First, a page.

Hakkana is insane, was the first thing Anaz thought. The second was, Reyn’s hsing-li. That’s why they have her wrapped in that magic. Sandfuries loathe creation and the hsing-li is nothing except creation.

Anaz used his own hsing-li to open a wind whip and catapulted himself to the next platform above him. The Blockers raised their shields all along the Pit. The sorcerers released their spell holding the sandfury and the creature whipped to life, becoming a maelstrom of rocks. Its stones tore into the sorcerers, shredding skin and robes and bone, blending them into a gory mist.

The crowd roared, a wave of murderous excitement thundering through the Pit.

The sandfury turned toward Reyn. Alive, now, the ebony coils emanating from the sandfury thrashed.

“Reyn,” Anaz screamed. He threw himself from his platform and caught a rope hanging from the next and began cinching his way up it. He tried to use his hsing-li to enhance his strength, but there wasn’t enough. Up and up he climbed. From one platform to the next.

The sandfury and Anaz reached Reyn simultaneously. She was awake. She smiled at Anaz and said, “I missed you.” Three words that he had never heard before. From anyone. Three words binding Anaz to another person.

He leaped at her and grabbed hold of the orb clasping her left foot. It bobbed under Anaz’s weight.

The sandfury tore apart one of the earthen platforms floating past and slung a boulder at her. Anaz channeled his hsing-li to deflect it. When the black tendrils touched Anaz’s colored energy, it disintegrated and Anaz felt like he’d been kicked in the stomach. The stone spun off toward the stands. It powdered into a thousand pieces against the Blockers’ shields. The crowd laughed and cheered.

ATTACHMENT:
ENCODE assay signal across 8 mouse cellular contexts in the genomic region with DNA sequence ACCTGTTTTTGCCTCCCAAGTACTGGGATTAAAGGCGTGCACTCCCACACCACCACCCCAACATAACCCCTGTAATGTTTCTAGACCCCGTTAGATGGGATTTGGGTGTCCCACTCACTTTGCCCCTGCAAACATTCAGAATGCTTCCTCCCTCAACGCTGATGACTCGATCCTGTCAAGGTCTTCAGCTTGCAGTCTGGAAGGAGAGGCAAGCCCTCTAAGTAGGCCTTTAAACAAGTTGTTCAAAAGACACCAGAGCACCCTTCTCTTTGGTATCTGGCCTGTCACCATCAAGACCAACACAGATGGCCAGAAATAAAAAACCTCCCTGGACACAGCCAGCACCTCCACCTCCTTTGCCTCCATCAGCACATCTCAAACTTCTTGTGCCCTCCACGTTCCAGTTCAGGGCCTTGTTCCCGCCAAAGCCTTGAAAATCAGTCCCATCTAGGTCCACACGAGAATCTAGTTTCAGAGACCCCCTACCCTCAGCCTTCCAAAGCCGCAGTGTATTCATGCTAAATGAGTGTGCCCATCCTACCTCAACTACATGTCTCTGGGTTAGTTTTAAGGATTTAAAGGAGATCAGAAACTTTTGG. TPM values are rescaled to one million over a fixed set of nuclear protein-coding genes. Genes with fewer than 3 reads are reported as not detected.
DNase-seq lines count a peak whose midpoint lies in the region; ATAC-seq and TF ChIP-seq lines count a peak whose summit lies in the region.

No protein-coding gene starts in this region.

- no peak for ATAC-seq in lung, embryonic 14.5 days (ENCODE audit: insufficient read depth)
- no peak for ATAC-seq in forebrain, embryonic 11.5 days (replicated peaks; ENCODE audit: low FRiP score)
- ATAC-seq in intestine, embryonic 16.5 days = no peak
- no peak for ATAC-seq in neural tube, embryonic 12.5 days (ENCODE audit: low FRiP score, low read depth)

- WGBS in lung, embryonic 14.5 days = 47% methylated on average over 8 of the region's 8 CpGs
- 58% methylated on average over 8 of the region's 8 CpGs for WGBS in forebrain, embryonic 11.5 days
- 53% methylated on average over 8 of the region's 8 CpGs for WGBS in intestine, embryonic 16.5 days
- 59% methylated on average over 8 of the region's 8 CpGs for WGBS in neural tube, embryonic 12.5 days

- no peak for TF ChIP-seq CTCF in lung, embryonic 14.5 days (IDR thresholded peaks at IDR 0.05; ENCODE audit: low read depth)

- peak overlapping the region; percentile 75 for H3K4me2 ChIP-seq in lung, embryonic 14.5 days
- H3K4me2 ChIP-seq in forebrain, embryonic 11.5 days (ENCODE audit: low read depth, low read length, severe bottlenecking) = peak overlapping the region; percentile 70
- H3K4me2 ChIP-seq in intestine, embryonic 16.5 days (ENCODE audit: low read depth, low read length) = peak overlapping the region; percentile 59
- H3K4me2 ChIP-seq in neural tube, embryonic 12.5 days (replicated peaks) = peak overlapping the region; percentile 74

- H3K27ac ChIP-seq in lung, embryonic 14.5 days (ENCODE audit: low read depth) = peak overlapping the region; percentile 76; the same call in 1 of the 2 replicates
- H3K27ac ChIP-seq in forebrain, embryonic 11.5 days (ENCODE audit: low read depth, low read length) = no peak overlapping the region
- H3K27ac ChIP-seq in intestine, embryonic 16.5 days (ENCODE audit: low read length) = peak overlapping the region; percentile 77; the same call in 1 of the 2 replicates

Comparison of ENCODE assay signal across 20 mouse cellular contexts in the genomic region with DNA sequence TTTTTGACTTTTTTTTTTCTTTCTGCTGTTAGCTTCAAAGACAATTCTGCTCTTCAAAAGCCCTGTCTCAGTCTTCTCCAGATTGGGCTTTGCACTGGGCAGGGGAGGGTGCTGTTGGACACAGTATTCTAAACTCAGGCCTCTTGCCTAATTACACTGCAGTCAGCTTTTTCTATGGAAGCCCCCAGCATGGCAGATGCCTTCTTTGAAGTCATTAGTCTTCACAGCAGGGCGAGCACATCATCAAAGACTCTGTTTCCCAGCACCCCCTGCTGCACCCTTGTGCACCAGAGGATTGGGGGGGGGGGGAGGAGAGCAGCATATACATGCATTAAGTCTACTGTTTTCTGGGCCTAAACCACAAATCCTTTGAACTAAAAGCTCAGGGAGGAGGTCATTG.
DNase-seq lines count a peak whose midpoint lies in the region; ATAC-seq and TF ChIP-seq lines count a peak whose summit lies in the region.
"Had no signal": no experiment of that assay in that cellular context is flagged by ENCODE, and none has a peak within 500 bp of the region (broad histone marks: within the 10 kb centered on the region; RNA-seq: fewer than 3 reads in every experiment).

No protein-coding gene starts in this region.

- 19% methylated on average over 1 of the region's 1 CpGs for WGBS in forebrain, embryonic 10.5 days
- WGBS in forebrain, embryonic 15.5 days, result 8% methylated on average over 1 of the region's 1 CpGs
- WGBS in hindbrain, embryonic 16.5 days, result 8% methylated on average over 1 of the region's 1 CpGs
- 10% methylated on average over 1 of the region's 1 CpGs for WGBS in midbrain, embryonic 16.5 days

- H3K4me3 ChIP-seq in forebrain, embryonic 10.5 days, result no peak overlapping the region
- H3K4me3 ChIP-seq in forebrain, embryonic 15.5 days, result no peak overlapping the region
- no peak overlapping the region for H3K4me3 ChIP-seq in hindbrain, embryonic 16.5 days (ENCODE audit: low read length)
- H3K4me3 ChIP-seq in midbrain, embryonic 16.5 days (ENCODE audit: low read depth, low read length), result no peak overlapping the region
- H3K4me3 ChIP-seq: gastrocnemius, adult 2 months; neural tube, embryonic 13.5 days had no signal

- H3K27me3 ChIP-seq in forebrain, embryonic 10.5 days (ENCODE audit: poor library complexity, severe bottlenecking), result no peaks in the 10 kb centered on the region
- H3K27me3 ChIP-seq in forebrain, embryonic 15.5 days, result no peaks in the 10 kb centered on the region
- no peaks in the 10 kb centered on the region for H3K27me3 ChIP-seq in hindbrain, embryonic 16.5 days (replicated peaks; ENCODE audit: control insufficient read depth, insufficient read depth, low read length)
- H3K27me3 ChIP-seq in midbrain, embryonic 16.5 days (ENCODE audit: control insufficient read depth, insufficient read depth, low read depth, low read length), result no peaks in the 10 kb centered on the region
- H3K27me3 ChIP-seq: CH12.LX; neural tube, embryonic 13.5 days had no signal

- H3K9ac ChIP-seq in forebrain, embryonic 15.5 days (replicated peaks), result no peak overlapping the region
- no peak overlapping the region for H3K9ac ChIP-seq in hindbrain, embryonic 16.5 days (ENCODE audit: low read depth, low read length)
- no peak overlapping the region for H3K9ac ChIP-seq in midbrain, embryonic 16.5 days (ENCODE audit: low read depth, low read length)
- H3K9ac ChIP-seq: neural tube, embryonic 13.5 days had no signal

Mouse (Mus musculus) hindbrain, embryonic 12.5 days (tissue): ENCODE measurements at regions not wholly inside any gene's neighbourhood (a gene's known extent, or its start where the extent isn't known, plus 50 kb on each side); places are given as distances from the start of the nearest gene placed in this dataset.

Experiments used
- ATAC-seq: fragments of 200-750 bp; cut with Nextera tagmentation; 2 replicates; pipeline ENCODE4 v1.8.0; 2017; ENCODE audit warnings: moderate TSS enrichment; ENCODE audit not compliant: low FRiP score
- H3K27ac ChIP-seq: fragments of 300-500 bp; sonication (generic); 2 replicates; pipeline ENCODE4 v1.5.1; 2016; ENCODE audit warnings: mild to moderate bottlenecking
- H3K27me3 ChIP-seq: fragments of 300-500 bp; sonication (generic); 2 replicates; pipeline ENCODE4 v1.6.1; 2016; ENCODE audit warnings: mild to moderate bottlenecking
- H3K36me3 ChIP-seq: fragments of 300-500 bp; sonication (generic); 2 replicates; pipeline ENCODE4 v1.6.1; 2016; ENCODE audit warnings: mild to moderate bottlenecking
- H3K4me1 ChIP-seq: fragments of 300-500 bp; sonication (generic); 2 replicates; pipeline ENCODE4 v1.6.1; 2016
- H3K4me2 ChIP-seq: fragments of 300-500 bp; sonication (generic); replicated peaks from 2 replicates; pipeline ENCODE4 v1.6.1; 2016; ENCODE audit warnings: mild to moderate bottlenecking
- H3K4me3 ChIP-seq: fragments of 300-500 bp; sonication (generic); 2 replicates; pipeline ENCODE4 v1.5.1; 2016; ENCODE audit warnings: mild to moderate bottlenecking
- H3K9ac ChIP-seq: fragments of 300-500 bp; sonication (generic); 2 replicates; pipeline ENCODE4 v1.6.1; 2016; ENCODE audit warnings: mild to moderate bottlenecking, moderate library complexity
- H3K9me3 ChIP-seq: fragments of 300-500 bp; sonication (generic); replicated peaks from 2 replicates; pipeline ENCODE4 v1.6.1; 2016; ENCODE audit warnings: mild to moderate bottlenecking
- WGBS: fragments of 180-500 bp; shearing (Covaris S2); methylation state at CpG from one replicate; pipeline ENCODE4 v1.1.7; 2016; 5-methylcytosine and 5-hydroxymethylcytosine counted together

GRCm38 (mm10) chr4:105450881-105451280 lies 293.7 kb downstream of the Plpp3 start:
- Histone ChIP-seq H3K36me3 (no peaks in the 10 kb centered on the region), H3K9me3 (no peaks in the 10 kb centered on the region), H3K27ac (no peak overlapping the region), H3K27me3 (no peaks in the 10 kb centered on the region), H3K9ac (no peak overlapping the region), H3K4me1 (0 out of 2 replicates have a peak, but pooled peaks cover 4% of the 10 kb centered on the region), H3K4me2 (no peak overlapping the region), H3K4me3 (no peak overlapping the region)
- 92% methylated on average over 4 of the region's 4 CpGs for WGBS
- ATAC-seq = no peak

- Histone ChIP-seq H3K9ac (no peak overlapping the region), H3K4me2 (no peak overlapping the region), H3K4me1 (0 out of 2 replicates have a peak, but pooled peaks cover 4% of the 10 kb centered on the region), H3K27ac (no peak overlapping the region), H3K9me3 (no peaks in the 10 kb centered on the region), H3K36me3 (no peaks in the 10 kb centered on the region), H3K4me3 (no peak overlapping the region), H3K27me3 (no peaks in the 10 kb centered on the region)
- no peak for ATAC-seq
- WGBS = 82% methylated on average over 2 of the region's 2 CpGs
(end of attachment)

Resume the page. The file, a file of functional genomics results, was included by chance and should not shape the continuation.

“Hold on,” Anaz said. He drew his sword and tried to leverage himself so he could strike the orb. His sword glanced off of it, sparks blinking away. It wouldn’t work. Even if his sword held up, which it wouldn’t, it would take hours to free her.

More stones came at Reyn and it was all Anaz could do to use his hsing-li and sword to block them. The roar of the wind coming off of the elemental was constant. An entropic white noise.

“I can’t channel,” Reyn shouted. “They’re stealing my hsing-li. I can’t help.”

He dropped to the platform beneath her, then leaped on to a passing one that would carry him in front of Reyn. He was breathing heavy. Stone after stone bulleted towards her, the sable strands stretching out from the sandfury. He blocked them and grunted with each touch of the dark energy. The sandfury dissolved the platforms near it, turning them into missiles.

The black streams flipped and tossed like swollen serpents, splintering everything they touched. One flashed out and struck a Blocker, turning him into a glob of red water that fell away into the Pit. The Blocker’s shield dissolved and Anaz heard the crowd quiet as the reality of the sandfury’s danger dawned on them. He knew they couldn’t see the energy, couldn’t see what had happened to the Blocker. To them he had been there one second and the next he was not.